Her arrest made the local news. This woman had been robbing people for over two years, and I put a stop to it. Back at the office where I worked and my wife was president of the company, they mocked me, "Hey Lone Ranger, what crimes are you going to solve tomorrow?" My wife's partner asked if I was going to take sick days for the two days I was away from the office.
All the merchandise of all the victims, including my wife's stuff was returned. The only thing not recovered were several of my ties that were special gifts to me. I didn't get my stuff. I was mocked. I was docked for work. But the detective told me, "If we had more people like you, there would be no crime." That was worth it.
In the end, there were 41 felony counts against this fake real estate buyer. After several motions and delays, she walked with probation because it was her first offense and there were no weapons or blood involved.
In 1981, I fell asleep at the wheel of my car while driving on the Interstate. I was going around 60 miles an hour. I just passed out and laid to the right. I heard rocks hitting the bottom of the car as I ran along a guardrail. I yanked the wheel to the left and made a hard left turn across the highway directly into a concrete median. The car was crushed. I knocked the stereo out of the dash with the left side of my face. I split my pants.
The cops that showed up asked me, "Did he live?"
A guy came by and we hooked a chain to the car and dragged it to the other side of the road. It was uninsured. I left it there.
In 1980, on a night well below zero, my car door on my Honda Civic wouldn't close properly. It was frozen. Someone went in the car and stole my 8-track player. This crime was kinda funny because I was wondering how to get that damn after-market 8-track player out of the car. The criminal solved my problem and left his tools behind. I was actually thankful I was robbed.
In 1978, I was leaving a restaurant with my parents and brother and sister. A guy was shoving me from behind. I was trying to turn around to say, "Hey buddy, quit pushing." He got around me and ran outside and down the street. I went after him.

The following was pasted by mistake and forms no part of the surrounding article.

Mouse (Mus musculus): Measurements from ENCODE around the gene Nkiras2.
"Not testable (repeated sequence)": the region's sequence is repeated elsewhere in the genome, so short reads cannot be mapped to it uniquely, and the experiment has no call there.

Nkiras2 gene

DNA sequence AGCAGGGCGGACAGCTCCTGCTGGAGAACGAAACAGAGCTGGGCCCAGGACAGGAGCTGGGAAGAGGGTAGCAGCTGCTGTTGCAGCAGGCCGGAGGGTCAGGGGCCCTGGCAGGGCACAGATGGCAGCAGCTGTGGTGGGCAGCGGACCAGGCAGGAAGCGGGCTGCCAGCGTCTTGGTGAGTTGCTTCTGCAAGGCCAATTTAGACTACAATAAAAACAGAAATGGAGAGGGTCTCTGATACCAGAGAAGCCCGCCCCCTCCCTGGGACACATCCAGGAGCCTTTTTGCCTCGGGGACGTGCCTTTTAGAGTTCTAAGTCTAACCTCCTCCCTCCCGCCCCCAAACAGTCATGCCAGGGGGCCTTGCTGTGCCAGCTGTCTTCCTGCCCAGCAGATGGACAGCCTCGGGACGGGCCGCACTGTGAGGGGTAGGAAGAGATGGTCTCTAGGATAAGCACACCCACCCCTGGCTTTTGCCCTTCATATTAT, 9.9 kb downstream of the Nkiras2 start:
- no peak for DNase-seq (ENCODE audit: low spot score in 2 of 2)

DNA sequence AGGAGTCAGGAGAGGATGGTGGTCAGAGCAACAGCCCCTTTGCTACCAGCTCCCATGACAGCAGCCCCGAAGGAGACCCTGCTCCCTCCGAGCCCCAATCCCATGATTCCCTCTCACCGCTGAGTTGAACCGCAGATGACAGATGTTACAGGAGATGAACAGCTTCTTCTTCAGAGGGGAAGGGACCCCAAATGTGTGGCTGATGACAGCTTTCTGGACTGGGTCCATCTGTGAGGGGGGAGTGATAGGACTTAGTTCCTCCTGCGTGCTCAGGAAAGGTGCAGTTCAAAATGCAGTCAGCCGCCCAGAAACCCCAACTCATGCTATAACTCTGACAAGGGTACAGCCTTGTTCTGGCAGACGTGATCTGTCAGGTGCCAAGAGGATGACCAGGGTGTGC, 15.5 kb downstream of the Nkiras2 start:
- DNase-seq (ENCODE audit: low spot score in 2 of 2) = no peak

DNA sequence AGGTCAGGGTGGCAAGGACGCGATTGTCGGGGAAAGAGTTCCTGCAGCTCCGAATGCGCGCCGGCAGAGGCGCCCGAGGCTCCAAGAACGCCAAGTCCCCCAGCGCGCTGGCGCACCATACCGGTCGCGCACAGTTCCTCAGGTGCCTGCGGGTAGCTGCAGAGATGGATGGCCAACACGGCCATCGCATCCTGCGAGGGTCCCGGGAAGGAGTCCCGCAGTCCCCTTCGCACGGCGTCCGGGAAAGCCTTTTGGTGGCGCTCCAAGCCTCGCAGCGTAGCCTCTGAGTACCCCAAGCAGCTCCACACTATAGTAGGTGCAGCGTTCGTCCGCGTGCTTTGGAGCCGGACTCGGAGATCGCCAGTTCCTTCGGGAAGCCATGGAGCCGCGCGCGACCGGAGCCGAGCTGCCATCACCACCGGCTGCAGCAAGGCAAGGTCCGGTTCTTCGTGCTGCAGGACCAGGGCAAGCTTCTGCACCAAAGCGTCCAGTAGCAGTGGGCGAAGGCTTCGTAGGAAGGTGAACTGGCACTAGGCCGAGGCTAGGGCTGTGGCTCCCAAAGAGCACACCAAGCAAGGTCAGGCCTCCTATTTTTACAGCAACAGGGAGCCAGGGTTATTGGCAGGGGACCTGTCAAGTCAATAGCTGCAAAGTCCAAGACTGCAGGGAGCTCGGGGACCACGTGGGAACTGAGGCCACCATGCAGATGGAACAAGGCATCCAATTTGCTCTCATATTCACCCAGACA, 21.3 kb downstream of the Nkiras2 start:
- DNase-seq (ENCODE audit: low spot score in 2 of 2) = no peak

The next thing I know there are cops behind me shooting at the guy. He starts shooting back - and I'm in the middle of all this gunfire. I could hear the bullets whizzing just above my head. Fortunately, I got out of that alive.
At a high school dance in 1973, I was very, very drunk. I had my eye on a girl I had liked for a long time, Angela. Her friend didn't like me. So she told a gang of boys from a rival school that I had called one of them an asshole. They surrounded me and beat me senseless. I wound up with the corners broken off of my teeth and a severely broken nose.
The next day, our family left for a long vacation by car to Florida. When I got back, I had to have my nose re-broken to put it back in place. Six months later, while playing football, I tackled a kid and caught a heel to my nose, breaking it again. Fearing that my father would yell at me, I went in the bathroom and with both hands pushed my nose back to the middle of my face. Talk about pain. Where it sits now is where I put it back then.
There have been a few other incidents and car accidents. But being a victim of crime is nothing new for me. I'm sure I'll be filling out a police report again some day.